Tzfatit

2013-12-24 09.13.17_tzafatitTzafatit cheese is a delicious, salty, semi hard, decidedly Israeli cheese.  It gets its name from its city of origin, Tzfat, in the north of Israel.  The cheese was first produced in Meiri Dairy in 1840.  The original recipe used goat’s milk, but cow’s milk Tzafatit cheese is now very common.  There must be hundreds of Tzafatit cheeses in Israel, and somehow they all have a unique taste and texture.

Tzafatit cheese is somewhat like a feta, but with a higher water content.  It is always sold in water, usually in the shape of a disc.  I’ve noticed that among different brands, the fat content is usually the same, around 5%.  It is moist, slightly chewy, slightly crumbly, with not very good meltability.  Tzafatit cheese is a staple in Israeli breakfasts, where its salty fresh flavor pairs well with raw salads and smoked fish.  It is also commonly used in sandwiches where it can be paired with tomatoes, cucumbers, hard boiled eggs and zaatar.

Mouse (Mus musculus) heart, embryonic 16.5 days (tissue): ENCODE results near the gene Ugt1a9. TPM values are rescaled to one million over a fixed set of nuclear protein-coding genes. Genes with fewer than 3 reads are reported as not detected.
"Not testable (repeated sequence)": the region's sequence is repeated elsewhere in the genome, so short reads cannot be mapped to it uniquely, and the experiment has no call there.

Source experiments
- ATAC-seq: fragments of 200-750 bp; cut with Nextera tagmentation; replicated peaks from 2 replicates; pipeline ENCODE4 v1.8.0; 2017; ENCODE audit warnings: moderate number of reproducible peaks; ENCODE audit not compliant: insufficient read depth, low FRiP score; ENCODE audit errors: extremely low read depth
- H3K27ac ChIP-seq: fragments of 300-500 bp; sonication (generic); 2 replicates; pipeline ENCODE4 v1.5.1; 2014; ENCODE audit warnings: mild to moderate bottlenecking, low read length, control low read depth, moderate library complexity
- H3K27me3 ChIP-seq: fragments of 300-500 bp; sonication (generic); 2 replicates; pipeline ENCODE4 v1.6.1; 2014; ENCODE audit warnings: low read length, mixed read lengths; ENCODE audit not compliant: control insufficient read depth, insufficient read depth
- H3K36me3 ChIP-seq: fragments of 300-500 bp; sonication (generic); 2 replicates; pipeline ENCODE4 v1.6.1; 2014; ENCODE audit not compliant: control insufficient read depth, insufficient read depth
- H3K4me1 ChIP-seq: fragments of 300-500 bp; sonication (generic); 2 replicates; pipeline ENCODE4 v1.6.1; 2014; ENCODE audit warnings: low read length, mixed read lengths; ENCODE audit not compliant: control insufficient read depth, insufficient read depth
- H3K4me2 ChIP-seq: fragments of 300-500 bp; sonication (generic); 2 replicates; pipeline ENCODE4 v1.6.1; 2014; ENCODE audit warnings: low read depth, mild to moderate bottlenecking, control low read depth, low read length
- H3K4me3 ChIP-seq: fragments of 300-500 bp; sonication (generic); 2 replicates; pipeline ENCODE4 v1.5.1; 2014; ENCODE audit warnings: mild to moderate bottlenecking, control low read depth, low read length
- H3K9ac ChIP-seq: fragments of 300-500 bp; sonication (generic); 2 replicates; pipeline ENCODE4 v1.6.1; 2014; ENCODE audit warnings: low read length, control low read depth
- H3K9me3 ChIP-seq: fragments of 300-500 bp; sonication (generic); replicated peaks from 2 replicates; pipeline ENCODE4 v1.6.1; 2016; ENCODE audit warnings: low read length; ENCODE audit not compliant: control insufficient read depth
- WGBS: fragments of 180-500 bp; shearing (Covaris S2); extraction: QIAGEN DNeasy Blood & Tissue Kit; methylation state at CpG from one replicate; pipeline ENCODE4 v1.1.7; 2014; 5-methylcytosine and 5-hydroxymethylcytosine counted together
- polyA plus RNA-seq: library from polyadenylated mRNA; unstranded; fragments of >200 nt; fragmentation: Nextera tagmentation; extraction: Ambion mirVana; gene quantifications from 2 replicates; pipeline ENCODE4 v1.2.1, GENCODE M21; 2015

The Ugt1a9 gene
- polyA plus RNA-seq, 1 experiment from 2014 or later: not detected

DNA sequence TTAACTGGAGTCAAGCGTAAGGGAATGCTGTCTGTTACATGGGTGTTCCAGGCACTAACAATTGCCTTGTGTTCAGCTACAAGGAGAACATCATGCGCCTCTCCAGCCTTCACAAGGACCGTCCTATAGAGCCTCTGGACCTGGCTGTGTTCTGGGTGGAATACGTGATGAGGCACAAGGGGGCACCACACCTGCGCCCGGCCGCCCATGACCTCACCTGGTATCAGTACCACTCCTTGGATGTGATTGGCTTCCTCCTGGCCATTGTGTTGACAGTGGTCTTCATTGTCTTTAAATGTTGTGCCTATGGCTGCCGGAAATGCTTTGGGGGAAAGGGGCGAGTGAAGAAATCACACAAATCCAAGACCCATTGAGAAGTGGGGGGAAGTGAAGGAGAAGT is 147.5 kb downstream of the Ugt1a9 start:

I love the flavor and texture of the cheese so much that usually I just eat it plain and it never has time to make it into a recipe! But, if I did happen to have extra Tzafatit cheese lying around, I would try this lentil salad.

4 thoughts on “Tzfatit

    • Hi David! Tzfatit has a higher water content than Bulgarit, so typically it has a milder flavor and a more chewy texture, as opposed to Bulgarit which is more strongly flavored and has a more crumbly texture, closer to feta. I will add Bulgarit to my to-do list of posts!

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